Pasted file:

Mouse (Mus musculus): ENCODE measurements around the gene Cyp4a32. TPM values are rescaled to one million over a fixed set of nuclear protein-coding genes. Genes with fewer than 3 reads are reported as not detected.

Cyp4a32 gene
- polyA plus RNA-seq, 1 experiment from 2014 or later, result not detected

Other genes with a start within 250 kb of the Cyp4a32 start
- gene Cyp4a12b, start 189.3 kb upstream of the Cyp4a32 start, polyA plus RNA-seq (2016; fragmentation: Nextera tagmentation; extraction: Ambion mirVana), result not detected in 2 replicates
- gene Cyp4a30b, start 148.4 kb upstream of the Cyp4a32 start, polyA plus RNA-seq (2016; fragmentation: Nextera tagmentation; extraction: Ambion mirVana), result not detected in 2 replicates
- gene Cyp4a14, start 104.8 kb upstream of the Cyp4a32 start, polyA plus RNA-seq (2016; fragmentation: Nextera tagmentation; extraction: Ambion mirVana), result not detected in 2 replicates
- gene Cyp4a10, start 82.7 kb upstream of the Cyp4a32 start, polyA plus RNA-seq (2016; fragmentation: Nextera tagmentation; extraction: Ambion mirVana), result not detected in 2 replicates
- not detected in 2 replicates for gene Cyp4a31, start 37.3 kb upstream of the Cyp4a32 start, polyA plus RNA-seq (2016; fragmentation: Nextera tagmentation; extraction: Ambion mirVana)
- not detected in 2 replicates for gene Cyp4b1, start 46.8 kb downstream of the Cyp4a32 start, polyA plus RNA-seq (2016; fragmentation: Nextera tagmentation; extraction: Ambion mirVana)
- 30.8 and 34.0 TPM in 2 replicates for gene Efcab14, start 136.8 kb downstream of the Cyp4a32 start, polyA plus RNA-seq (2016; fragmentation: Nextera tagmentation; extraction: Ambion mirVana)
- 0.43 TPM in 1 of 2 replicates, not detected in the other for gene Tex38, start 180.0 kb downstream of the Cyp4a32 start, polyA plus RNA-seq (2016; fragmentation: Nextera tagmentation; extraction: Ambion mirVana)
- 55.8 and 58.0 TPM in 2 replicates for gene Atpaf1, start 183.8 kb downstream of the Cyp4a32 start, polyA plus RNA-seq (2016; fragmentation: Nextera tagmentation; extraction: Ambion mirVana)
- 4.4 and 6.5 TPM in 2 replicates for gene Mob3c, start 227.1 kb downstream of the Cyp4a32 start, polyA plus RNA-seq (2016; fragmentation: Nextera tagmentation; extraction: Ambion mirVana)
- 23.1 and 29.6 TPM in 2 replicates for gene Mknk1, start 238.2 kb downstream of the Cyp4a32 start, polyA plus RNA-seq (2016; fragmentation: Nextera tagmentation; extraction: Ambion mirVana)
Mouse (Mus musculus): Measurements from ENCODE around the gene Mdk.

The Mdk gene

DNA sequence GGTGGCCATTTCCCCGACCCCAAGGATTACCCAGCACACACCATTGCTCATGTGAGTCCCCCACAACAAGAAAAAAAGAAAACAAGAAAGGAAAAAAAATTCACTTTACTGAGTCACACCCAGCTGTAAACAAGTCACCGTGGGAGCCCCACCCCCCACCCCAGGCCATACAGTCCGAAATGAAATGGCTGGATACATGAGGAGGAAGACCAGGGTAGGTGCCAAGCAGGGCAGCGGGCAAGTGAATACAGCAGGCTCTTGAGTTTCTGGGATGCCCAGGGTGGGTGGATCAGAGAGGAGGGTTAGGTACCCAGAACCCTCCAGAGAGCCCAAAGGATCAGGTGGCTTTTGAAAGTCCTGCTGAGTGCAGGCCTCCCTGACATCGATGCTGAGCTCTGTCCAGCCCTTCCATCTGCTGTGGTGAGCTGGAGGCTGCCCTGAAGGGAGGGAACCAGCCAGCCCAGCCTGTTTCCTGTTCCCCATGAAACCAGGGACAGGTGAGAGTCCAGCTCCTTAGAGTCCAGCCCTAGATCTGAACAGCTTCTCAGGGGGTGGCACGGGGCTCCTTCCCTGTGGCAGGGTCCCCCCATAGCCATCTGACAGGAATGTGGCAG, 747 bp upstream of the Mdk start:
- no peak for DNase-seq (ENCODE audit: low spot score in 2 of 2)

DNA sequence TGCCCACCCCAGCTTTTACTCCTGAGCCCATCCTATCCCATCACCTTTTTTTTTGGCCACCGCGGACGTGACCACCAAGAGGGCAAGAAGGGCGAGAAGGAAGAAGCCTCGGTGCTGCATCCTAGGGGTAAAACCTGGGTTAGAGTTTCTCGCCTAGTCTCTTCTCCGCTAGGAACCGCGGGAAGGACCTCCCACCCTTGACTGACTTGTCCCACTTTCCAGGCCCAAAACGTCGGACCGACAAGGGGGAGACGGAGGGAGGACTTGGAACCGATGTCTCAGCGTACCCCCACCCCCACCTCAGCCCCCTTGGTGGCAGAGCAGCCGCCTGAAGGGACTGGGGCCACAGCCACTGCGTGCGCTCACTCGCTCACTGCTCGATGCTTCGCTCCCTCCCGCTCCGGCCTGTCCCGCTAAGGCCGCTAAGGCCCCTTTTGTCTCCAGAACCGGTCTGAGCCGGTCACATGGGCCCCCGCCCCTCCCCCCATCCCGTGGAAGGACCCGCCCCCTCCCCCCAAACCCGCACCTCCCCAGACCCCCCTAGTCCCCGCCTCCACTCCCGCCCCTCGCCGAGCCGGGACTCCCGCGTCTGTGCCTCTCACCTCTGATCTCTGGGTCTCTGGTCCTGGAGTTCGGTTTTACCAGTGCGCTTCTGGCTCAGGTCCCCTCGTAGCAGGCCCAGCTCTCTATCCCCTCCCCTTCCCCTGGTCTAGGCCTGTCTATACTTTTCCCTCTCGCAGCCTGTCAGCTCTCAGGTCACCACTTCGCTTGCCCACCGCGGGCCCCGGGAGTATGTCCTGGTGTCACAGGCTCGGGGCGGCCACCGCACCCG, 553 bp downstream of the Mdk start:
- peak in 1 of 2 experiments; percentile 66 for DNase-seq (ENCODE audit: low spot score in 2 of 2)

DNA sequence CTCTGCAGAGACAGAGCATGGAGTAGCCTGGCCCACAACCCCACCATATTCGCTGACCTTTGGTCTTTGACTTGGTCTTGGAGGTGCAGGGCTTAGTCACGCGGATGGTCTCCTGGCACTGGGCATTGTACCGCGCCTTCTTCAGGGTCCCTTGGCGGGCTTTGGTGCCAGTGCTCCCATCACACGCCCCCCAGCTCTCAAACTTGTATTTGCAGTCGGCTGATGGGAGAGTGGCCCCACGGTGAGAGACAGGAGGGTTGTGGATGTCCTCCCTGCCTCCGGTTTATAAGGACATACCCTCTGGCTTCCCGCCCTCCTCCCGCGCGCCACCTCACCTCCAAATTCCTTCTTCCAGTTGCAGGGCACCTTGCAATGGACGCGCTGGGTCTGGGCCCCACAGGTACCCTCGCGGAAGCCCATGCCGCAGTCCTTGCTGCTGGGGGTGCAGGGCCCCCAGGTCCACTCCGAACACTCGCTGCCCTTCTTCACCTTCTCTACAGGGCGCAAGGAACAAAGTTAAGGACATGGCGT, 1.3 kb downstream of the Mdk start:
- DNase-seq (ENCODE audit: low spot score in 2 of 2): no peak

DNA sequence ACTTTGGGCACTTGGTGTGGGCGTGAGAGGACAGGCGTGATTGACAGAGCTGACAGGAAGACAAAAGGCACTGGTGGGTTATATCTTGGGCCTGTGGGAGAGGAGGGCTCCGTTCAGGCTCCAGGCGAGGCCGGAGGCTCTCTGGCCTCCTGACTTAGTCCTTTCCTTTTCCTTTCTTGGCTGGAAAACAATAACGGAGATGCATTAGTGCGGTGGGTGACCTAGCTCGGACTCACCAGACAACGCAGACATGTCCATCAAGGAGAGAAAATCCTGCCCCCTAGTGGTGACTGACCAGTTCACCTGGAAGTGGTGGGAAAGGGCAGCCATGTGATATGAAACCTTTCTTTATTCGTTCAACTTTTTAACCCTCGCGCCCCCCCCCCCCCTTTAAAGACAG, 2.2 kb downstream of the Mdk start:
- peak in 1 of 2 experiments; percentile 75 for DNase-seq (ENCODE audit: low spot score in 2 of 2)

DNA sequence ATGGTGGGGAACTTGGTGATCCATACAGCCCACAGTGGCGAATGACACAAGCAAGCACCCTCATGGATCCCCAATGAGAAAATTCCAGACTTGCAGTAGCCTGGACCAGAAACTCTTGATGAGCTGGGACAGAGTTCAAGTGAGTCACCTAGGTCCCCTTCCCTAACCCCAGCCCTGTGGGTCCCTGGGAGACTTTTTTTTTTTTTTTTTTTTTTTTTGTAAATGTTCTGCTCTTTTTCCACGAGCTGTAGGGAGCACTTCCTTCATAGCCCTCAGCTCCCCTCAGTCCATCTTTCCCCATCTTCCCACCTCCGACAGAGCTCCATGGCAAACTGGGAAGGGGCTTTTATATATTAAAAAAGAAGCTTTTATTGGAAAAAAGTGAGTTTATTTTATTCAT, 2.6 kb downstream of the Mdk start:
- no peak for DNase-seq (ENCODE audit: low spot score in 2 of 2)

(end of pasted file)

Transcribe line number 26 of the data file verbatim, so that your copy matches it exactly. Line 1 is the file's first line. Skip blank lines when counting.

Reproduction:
DNA sequence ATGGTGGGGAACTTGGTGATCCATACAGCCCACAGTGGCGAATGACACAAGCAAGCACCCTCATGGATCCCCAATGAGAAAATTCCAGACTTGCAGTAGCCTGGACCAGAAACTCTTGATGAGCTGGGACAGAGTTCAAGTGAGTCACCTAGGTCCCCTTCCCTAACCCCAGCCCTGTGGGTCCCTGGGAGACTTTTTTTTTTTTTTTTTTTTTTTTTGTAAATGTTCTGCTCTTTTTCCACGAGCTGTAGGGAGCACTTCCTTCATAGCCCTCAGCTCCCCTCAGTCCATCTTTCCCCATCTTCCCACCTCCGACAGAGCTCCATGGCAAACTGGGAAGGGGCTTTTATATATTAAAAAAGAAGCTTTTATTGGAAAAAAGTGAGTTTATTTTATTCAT, 2.6 kb downstream of the Mdk start: